Tag Archives: Cumulative elevation gain

Pine Valley Ranch to Buck Gulch, Pine CO hiked 11/30/13

25 Dec

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Pine Lake >Buck Gulch>Skipper Trail> Strawberry Jack Trail> Park VIew Trail

Lowest Elevation:  6800Ft

Highest Elevation: 7900 Ft( although total elevation gain was closer to 1300+ Ft)

Trail Length: 7-8 miles, it took us under 3 hours to complete

Trail Uses: Hiker, Biker & Horses

Degree of difficulty:  Easy to moderate

Fees: None

Bathrooms: At the parking lot only

Pets:  Yes on Leash only

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There is so much to see still of Colorado and for a while I wasn’t challenging myself to find that more but Staunton Park renewed that discovery lust in me again.  I also wanted to make sure that whatever trail we did left us with enough energy to hike again on Sunday.  Pine Valley Ranch seemed perfect!  It is a small park mileage wise but right on the edge of the Pike National Forest, which makes the possibilities very expansive.

When I got there, I was pretty amazed by the 3 huge parking lots on the way to all the trailheads and main park.  It also made me wonder how crazy busy this place might be in spring, summer & fall.  On this morning it was freaky cold and so we had it mostly to ourselves.  It was in fact colder then expected and we almost shy of enough clothing to stay warm.

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Crossing over the beautiful river with its ice and flow.

Crossing over the beautiful river with its ice and flow.

Once we crossed over the river we had the option of walking along the shaded side of the Lake or the sunny side of the lake, given we were crazy cold  it was the sunny side for us.

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We didn’t walk along Pine Lake long before we hit the trail break for Buck Gulch Trail.

Buck Gulch Trailhead

Buck Gulch Trailhead

From here we started climbing and went into shade and I will admit I was thankful for the climbing just to warm up everything.  Normally we are over prepared, but since I broke my day pack we have been cutting it close this was the hardest hike of them all with so little back up available.  But the day itself was just lovely and as it warmed up we were dressed perfectly.  This part of the trail had the most climbing of the entire hike but it wasn’t that steep.

Buck Gulch Trail

Buck Gulch Trail

Entering Pike National Forest via Buck Gulch Trail

Entering Pike National Forest via Buck Gulch Trail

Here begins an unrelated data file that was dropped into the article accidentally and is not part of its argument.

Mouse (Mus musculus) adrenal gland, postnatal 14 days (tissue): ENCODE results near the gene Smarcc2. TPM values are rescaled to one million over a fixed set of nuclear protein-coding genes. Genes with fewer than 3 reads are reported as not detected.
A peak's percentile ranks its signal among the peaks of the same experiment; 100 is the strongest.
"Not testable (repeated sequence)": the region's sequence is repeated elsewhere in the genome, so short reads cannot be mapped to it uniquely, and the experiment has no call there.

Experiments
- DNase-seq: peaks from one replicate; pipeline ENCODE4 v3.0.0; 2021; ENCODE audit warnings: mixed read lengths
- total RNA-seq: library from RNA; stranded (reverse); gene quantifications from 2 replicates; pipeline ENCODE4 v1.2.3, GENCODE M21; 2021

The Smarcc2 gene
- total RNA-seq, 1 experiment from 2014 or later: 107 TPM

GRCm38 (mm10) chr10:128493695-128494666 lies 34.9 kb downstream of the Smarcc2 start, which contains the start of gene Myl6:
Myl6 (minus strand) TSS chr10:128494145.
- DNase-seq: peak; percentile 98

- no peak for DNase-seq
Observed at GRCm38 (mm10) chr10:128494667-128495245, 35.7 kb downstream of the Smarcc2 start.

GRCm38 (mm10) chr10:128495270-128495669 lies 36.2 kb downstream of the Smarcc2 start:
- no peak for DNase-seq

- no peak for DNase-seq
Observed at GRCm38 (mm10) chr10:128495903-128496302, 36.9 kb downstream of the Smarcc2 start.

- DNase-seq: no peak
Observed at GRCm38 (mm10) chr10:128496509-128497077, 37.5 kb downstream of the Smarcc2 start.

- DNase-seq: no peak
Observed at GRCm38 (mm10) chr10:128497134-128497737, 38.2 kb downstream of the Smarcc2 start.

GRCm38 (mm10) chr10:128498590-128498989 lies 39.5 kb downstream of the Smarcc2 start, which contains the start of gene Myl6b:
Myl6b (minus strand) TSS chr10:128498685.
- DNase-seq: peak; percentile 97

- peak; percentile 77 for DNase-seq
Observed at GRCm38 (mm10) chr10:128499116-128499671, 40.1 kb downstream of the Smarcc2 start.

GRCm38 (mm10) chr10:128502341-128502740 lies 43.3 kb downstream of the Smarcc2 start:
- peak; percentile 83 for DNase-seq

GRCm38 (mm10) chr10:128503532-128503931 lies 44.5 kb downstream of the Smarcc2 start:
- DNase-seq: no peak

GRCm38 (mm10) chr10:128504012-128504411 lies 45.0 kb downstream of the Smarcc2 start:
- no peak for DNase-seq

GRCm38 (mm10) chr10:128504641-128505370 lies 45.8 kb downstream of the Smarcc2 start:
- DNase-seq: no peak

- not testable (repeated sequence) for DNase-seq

It wasn’t long before we left the Jefferson County open space and entered Pike National Forest.  With that change over we also  came upon an old burn area from the High Meadows Fire in 2000.  I am becoming to really enjoy these areas, not for the devastation the fire causes but for the beauty it leaves behind.  It is a different kind of beauty for sure, but it tells a story of struggle, desperation, loss and triumph.  It forced me to reflect and identify that feeling while I hiked through and along the remains, it reminded me of how an old battleground would feel or a cemetery.  For the record, I am totally one of those people that loves to walk through cemeteries, the older the better and more majestic.  I guess it is no surprise I am falling in love with recovering burn areas.

Views

We were on the Buck Gulch trail for just over 2 miles, I understand it is a popular biking route that takes you into the Lost Creek Wilderness for a 11-13 mile route with lots of elevation gain.  I have to tell you I totally want to hike it some time.  In fact the only other people we saw that day was a huge group of bikers doing that route.  The downside of the whole day…. there were some people shooting the whole time we were in the National forest and it felt like they were a little too close and/or moving in our direction. It was disconcerting and made me paranoid my colors weren’t bright or unnatural enough to point to a human AKA not a target.

From here we took the Skipper trail to the Strawberry Jack Trail.  This was the one of the easier parts of the hike, with slight ups and downs but nothing too aggressive.  The views were lovely, if not breath taking and made me want to come and explore more.

Skipper Trail  Just outside of Lost Creek Wilderness

Skipper Trail Just outside of Lost Creek Wilderness

Strawberry Jack Trail Head

Strawberry Jack Trail Head

Skipper trail conditions to Strawberry Jack

Skipper trail conditions to Strawberry Jack